Captain Dougal Campbell Kilmartin's Strathspey

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X:1 T:Captain Dougal Campbell Kilmartin's Strathspey M:C| L:1/16 R:Strathspey B:Alexander Mackay – A Collection of Reels, Strathspeys and Slow Tunes… B:Chiefly composed by Alexander Mackay, Musician Islay (c. 1822, p. 27) B: https://digital.nls.uk/special-collections-of-printed-music/archive/104487947 N:Dedicated to the Right Hon. Lady Elinor Campbell of Islay and Shawfield. N:Mackay was born c. 1775 and was a fiddler-composer from Islay. Many of his N:tune titles are reflect Islay settings. N:Printed in Glasgow by J. MacFadyen, 30 Wilson St. Z:AK/Fiddler’s Companion K:D F2|D3DF3A B2A2F2A2|B3AB3d e2E2E2F2|D3DF3A B2A2F2B2|A2B2d2e2 f2d2d2:| g2|f2e2d2e2 (fgag) f3d|d3B g3f e3EE3g|f2e2d2e2 (fgag) f2d2|(dcBA) B2c2 d2D2D2g2| f2e2d2e2 (fgag) f3d|B3AB3d e3de3f|d2f2{fg}a2f2 e2d2e2f2|(dcBA) B2c2 d2D2D2||



CAPTAIN DOUGAL CAMPBELL KILMARTIN'S STRATHSPEY. Scottish, Strathspey (cut time). D Major. Standard tuning (fiddle). AAB. "Captain Dougal Campbell Kilmartin's Strathspey" is an unattributed tune in Islay fiddler-composer Alexander Mackay's Collection of Reels, Strathspeys and Slow Tunes (Glasgow, c. 1822). The subject of the title is perhaps Dugald Campbell (1779-1829)of Kilmartin, Argyll, who rose to the rank of Major in the Argyle Fencibles. He married Helen Lamont Campbell, the daughter of a Captain in the 42nd regiment. A family tale of "second sight" regarding an incident that occurred when Dugald was a young man was reported by Captain Douglas Wimberley in Memorials of Four Old Families (Inverness, 1894, pp. 44-45). It goes:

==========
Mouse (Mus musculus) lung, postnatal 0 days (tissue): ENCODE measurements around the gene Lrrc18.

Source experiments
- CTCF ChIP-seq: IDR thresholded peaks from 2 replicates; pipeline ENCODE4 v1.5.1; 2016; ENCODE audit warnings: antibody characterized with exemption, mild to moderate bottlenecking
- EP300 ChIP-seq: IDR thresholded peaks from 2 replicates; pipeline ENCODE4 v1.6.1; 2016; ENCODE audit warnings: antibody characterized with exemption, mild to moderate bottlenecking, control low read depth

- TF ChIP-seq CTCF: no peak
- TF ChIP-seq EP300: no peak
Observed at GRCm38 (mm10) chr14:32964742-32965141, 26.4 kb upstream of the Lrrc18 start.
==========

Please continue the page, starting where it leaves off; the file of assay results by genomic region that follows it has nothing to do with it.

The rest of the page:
His old nurse came to Kilmartin House one day in great distress about him, stating that she was sure that he was lying ill or that some mischief had happened to him, and urged some of the family to go to Edinburgh, where he was, and see what was the matter. Finding that no one would act upon this, as they said they would be sure to have heard if something was wrong, she resolved to go herself. There were no public conveyances in those days; but she set off, and made her way, travelling a great deal on foot, to the Capital, where she found him lying with both legs broken above the ankle. It turned out that for a wager he had vaulted the gate a Pinkie House, and had come to grief in doing so. Under her care he made a good recovery.

He was apparently well-liked. The Fencibles presented him with a silver cup. He is mentioned in two stanzas of a Gaelic song, composed before he inherited Kilmartin (c. 1811). The English translation reads:

Yes! drink the heath of Major Campbell,
In every place where we may get a dram;
Yes, drink the health of Major Campbell
Heir of Kilmartin.

Early comes the Major to the town,
We shall be certain of our dram;
He will put the Colonel on his back
And his toes upwards.


Additional notes



Printed sources : - Alexander Mackay (A Collection of Reels, Strathspeys and Slow Tunes), Glasgow, c. 1822; p. 27.






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